On Wednesday, the family of Victoria Soto — the 27-year-old teacher who died shielding students during the Sandy Hook massacre — filed 15 harassment reports to Twitter about the same, relentless troll.
There are a surprising number of people who hold this viewpoint, alas. But @InternetSheriff is unique in that he keeps registering Twitter accounts under Soto’s name, where he spouts theories about how Soto’s family was paid off, or Soto never existed, to anyone who will listen.
Most people would presumably agree that @InternetSheriff’s behavior is despicable — made more despicable, even, by the fact that Soto’s family is so painfully aware of it. But though Twitter’s policy explicitly prohibits impersonation, and though Twitter promised special “support for family members of deceased users” after Robin Williams’ death, the account stayed online for almost 24 hours. Twitter suspended that account and three others on Thursday evening, within 15 minutes of receiving an inquiry about it from a Post reporter.
So two years after Victoria died, Soto’s family has taken an extraordinary step to protect her from online defamation, both on Twitter and other social media sites: They’ve filed a trademark for her name.
Trademarking an individual’s name is possible, but not exactly easy: the families of Caylee Anthony and Trayvon Martin both attempted to trademark those names, with some difficulty. Among other things, applicants must show that the name is distinctive — there’s only one person you think of when you hear “Caylee Anthony” — and explain why they’re trademarking the name of someone who is deceased. The second part shouldn’t be difficult: It’s not unheard of to file “defensive” trademarks when a name is at risk of being misused. But there are 681 Victoria Sotos in the U.S., according to public records, and that distinctiveness could be a little harder to prove.
On top of that, even if Soto’s family does succeed, it doesn’t help the families who will follow. In many ways, in fact, trademarking Victoria’s name is similar to getting revenge porn taken down under a copyright claim: They’re both practical, last-ditch resorts, taken only when the more applicable laws and rules won’t work.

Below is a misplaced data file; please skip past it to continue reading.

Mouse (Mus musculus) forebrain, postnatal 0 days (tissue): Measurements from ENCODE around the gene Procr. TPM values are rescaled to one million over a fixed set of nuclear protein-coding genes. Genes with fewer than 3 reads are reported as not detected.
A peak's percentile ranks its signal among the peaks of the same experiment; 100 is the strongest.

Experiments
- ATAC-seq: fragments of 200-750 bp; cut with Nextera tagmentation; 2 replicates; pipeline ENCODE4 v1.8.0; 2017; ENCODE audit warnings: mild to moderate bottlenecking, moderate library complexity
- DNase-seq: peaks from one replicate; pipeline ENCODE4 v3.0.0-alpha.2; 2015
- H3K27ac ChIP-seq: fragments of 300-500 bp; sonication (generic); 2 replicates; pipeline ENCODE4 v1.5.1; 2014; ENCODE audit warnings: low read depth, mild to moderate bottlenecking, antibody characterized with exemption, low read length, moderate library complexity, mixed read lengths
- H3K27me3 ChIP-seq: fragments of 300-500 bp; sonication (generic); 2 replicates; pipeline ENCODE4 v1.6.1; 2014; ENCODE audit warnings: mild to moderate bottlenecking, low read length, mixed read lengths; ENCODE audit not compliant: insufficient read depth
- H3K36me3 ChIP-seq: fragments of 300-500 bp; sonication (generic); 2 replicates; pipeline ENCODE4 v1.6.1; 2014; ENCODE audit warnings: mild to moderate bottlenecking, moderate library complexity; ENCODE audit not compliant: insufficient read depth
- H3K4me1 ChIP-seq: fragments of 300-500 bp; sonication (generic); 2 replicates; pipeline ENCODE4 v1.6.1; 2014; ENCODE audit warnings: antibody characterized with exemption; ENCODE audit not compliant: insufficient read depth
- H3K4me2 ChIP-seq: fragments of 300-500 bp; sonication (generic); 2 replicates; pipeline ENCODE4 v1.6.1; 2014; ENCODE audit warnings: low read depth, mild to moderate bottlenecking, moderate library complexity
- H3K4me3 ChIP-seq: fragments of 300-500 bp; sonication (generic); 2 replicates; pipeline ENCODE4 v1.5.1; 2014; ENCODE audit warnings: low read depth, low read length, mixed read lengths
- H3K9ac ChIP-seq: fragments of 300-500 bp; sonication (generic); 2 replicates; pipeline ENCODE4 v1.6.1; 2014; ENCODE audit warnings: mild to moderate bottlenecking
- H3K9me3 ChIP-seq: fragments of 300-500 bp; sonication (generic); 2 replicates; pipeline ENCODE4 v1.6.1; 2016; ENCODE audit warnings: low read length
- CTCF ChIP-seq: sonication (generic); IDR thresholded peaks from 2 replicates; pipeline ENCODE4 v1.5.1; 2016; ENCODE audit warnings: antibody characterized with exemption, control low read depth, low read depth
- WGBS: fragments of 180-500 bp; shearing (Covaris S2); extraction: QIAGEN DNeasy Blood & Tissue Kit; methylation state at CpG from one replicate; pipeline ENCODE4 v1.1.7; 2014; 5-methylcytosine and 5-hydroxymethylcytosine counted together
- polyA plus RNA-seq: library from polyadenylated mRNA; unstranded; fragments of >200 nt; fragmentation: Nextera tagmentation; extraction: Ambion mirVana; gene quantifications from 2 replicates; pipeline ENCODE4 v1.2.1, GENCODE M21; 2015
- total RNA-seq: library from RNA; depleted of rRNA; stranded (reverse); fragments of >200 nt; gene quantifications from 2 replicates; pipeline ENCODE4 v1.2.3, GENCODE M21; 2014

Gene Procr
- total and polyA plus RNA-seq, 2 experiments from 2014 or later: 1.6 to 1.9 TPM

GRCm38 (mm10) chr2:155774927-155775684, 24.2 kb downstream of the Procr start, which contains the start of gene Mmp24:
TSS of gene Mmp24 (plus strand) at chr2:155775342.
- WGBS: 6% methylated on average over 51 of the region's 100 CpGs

In this case, the problems the Soto family is encountering are twofold. First, every time @InternetSheriff is suspended, he instantaneously comes back on a secondary, pseudonymous account — a problem known as “sockpuppeting,” and one that Twitter has absolutely no defense for. From a technical standpoint, these sort of dedicated whack-a-mole style trolls are very difficult to deal with, even with a great deal of moderation.
On top of that, the Soto family has struggled to get the accounts taken down fast enough, apparently due to Twitter’s internal investigation process. After a user files a complaint, the complaint enters a queue where site moderators review it, the better to weed out bad reports and protect the site’s liberal free speech policies. There’s something to be said for those policies, of course — everyone is allowed get a voice online, even if they’re voicing absurd conspiracy theories — but the lack of nuance and discretion on the part of Twitter’s moderators means that many, many abusers fall through the cracks. It’s a point raised persistently by activists and advocates, including Lindy West, whose seminal radio piece on Twitter trolling finally got CEO Dick Costolo to admit the site had a problem.
“I’d like to see Twitter and other platforms develop mechanisms to recognize context and sustained abuse,” West told me last week. “Being deluged with hundreds (or sometimes thousands) of even relatively benign messages … can feel as intimidating as one or two extremely explicit, violent ones. But right now, to Twitter’s moderators, each of those individual messages taken out of context doesn’t register as abusive.”
Soto’s family is learning that the hard way, it would seem: Since Wednesday evening, the official account for the Vicki Soto Memorial Fund, which is managed by Soto’s family and an outside media director, has sent a series of increasingly anguished tweets to Costolo and Nu Wexler, Twitter’s head of public policy.
For almost 24 hours no one responded, until the accounts came down shortly before 5 p.m. today. How long until new ones crop up, well … that’s more difficult to say.